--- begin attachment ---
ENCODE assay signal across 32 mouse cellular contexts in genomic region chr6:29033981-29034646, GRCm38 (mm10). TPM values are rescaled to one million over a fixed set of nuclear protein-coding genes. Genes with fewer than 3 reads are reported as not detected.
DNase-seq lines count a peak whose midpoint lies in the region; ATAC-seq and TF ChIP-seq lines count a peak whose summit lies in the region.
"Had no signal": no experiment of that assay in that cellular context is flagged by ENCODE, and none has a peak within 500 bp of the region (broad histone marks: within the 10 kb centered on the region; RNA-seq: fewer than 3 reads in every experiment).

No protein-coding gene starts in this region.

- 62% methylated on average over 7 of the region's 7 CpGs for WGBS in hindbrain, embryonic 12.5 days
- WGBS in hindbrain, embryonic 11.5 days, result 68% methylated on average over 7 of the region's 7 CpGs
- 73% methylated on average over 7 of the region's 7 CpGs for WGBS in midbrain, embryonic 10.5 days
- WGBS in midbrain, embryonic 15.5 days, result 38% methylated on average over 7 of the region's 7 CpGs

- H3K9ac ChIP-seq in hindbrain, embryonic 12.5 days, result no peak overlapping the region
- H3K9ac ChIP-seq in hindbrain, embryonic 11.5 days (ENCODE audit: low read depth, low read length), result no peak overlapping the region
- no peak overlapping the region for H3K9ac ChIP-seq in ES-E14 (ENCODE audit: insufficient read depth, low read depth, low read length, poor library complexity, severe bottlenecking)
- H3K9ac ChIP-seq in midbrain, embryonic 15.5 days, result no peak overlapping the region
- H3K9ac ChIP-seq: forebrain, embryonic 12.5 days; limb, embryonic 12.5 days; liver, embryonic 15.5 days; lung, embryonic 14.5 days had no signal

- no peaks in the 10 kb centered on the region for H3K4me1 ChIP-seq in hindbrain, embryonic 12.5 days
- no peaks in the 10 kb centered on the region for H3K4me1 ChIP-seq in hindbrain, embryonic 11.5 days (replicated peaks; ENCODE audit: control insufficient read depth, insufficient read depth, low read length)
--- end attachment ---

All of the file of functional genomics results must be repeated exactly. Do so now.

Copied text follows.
ENCODE assay signal across 32 mouse cellular contexts in genomic region chr6:29033981-29034646, GRCm38 (mm10). TPM values are rescaled to one million over a fixed set of nuclear protein-coding genes. Genes with fewer than 3 reads are reported as not detected.
DNase-seq lines count a peak whose midpoint lies in the region; ATAC-seq and TF ChIP-seq lines count a peak whose summit lies in the region.
"Had no signal": no experiment of that assay in that cellular context is flagged by ENCODE, and none has a peak within 500 bp of the region (broad histone marks: within the 10 kb centered on the region; RNA-seq: fewer than 3 reads in every experiment).

No protein-coding gene starts in this region.

- 62% methylated on average over 7 of the region's 7 CpGs for WGBS in hindbrain, embryonic 12.5 days
- WGBS in hindbrain, embryonic 11.5 days, result 68% methylated on average over 7 of the region's 7 CpGs
- 73% methylated on average over 7 of the region's 7 CpGs for WGBS in midbrain, embryonic 10.5 days
- WGBS in midbrain, embryonic 15.5 days, result 38% methylated on average over 7 of the region's 7 CpGs

- H3K9ac ChIP-seq in hindbrain, embryonic 12.5 days, result no peak overlapping the region
- H3K9ac ChIP-seq in hindbrain, embryonic 11.5 days (ENCODE audit: low read depth, low read length), result no peak overlapping the region
- no peak overlapping the region for H3K9ac ChIP-seq in ES-E14 (ENCODE audit: insufficient read depth, low read depth, low read length, poor library complexity, severe bottlenecking)
- H3K9ac ChIP-seq in midbrain, embryonic 15.5 days, result no peak overlapping the region
- H3K9ac ChIP-seq: forebrain, embryonic 12.5 days; limb, embryonic 12.5 days; liver, embryonic 15.5 days; lung, embryonic 14.5 days had no signal

- no peaks in the 10 kb centered on the region for H3K4me1 ChIP-seq in hindbrain, embryonic 12.5 days
- no peaks in the 10 kb centered on the region for H3K4me1 ChIP-seq in hindbrain, embryonic 11.5 days (replicated peaks; ENCODE audit: control insufficient read depth, insufficient read depth, low read length)